State Of the U.S. Commercial Airline Industry and Possible Issues for Congressional Consideration
The Honorable David M. Walker
Comptroller General of the United States
International Aviation Club of Washington
November 28, 2001
I appreciate the opportunity to speak before the distinguished members and guests of the International Aviation Club of Washington. It is indeed an honor and a privilege to address you.
For those of you who don't know me, I'd like to note that I have a long association with the industry, both on a professional and a personal basis. The most significant or notable professional experience comes from my tenure as head of the PBGC during the 1980s. In that capacity, I had significant dealings with the airline industry, in general, and with distressed airlines, in particular.
On a personal note, my wife Mary—who's here today—has worked in the industry for 31 years. She is a flight attendant with Delta. This is her final week, as she is retiring on December 1. I have to add that she was flying out of Boston on the morning of September 11 on a 757 headed to the west. It was a very long hour for me before I learned that she was not on either of the two Boston 757s that struck the World Trade Centers. In the meantime, I had to focus on the more than 3,000 GAO and Army Corps of Engineers employees in our headquarters building.
Some of you may not be familiar with the agency that I lead. The U.S. General Accounting Office, better known just as GAO, is in the legislative branch of government. Our mission is to help the Congress maximize the performance and assure the accountability of the federal government for the benefit of the American people. Simply stated, we try to make government work better for all Americans.
At GAO, we are uniquely positioned to focus on longer range and cross-governmental issues, including ways to improve the economy, efficiency and effectiveness of the federal government. Our scope includes everything the federal government is doing or thinking about doing anywhere in the world, from taxes to transportation, national security to Social Security, and health care to human capital.
Our audits, investigations, evaluations, policy analyses and legal services can also include reviews of key sectors of the economy, including the commercial airline industry. In this regard, the Congress has had a long-standing interest in the functioning of the industry, while it was regulated by the Civil Aeronautics Board and since the industry was deregulated in 1978. The Congress has been particularly active in connection with airline industry issues in the aftermath of the tragic events of 9/11, and GAO has been there to help.
As some of you may know, GAO was actively involved in Congressional deliberations that led to the Act which established the Air Transportation Stabilization Board. We testified on September 20 on overall principles for federal assistance. On the basis of GAO's institutional experience with other assistance programs (e.g., Chrysler, NYC), these principles included:
- The need to get a clear understanding/definition of diverse challenges confronting industry (e.g., separate effects of economic downturn from actions by the federal government on Sept. 11-13 to close the National Air Space)
- The need to identify the best tools for addressing distinct problems (e.g., grants vs. loan guarantees vs. other federal intervening mechanisms)
- The importance of designing appropriate mechanisms to protect federal government and taxpayers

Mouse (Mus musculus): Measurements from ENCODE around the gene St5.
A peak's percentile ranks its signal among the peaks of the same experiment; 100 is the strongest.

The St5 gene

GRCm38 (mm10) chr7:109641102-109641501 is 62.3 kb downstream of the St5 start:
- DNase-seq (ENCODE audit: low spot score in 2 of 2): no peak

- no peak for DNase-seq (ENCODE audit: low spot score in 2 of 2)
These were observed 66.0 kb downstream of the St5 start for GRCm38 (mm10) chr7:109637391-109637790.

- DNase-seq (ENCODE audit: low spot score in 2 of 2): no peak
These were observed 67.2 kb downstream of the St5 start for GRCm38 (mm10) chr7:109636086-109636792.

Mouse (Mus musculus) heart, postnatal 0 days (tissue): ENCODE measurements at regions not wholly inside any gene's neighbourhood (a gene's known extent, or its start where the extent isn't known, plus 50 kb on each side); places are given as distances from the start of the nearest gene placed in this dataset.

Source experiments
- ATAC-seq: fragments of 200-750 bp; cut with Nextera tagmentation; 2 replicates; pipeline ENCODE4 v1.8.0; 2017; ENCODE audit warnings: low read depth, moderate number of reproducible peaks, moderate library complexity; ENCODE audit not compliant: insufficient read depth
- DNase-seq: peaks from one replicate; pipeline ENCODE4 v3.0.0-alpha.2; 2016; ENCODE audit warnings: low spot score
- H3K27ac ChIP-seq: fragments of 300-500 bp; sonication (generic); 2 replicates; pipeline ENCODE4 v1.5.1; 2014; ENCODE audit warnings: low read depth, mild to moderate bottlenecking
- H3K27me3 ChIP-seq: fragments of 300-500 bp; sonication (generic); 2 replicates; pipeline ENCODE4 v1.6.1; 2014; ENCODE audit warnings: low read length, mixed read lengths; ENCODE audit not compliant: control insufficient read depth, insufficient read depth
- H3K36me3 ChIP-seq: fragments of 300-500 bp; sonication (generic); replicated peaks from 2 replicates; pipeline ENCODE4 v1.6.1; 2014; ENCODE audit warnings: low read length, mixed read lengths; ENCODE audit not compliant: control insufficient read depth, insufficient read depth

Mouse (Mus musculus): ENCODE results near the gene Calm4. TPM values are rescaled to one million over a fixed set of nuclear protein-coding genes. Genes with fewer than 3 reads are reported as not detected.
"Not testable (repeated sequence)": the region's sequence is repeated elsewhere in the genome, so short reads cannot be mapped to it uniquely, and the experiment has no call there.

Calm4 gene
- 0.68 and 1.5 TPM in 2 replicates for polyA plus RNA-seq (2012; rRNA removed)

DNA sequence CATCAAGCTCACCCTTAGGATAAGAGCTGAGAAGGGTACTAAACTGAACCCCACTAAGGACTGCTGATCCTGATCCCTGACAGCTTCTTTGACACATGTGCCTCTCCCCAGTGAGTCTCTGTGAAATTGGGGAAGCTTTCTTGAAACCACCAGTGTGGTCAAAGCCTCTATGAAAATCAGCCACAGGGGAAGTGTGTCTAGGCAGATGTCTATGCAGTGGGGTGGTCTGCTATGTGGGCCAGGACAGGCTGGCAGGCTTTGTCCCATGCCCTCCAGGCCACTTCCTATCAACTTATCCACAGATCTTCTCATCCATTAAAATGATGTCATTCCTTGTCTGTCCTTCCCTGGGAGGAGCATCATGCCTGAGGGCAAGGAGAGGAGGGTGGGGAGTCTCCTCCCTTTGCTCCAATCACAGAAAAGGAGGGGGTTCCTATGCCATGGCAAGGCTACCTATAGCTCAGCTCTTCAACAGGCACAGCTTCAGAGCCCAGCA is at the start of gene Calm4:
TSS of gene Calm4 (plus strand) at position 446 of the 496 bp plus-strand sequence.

- suggested oversight board
- discussed possible structure of assistance and eligibility and evaluation criteria
Of course, my reward for these efforts was to be tapped as a member of the Stabilization Board--a non-voting member. I don't believe that any the Board's members sought the honor of this appointment. GAO's position was that, if the Congress wanted to include me on the Board, it should be as a non-voting member. This was appropriate for both our institutional independence as well as my personal time management.
Having said that, I need to note that I am not speaking for the Board, and today's comments represent my personal perspectives on selected key challenges facing the airline industry.
It's appropriate that I make a few comments about the events of 9/11 first.
- September 11 served as a wake-up call for all Americans. We're now in a world that is very different from what it was on September 10. As citizens and as a country, we realize
that we are going to have to do things differently.
- We will need to be more vigilant and in some cases, like at airports, more patient as we conduct our affairs. At the same time, we must get on with our lives and not live in fear.
- While many have been affected by the events of 9/11, the airline industry has been one of the most seriously impacted. Clearly, it is in the national interest to have an aviation
industry that is vibrant, stable, efficient, and competitive. The real questions are: What is the best way to accomplish this, and what should be the proper role of government in the
As you all know, industry profitability has been cyclical over time and negative since 9/11.
- Between 1990 and 1992, major U.S. carriers lost about $10 billion. All but one major airline reported losses. Three major carriers--Braniff, Eastern, and Pan Am--went out of business
and three others--TWA, Northwest, and Continental--entered bankruptcy proceedings.
- In 1992, Congress established the National Commission to Promote a Strong and Competitive Airline Industry. The commission made recommendations concerning FAA's structure, the
airline industry's financial health, and foreign ownership limits.
- Between 1993 and 1999, nearly all major U.S. carriers reported annual operating profits.
- Most major airlines also reported net operating profits during each quarter of calendar 2000.
The events of 9/11 accelerated and aggravated negative financial trends already evident in the airline industry. That is, the industry was experiencing major net operating losses before 9/11. Over the long run, the airline industry must be profitable to sustain its financial health. Without profits, cash will not be generated internally and industry access to the capital markets will be limited. As we all know, net income is important, but cash flow is key!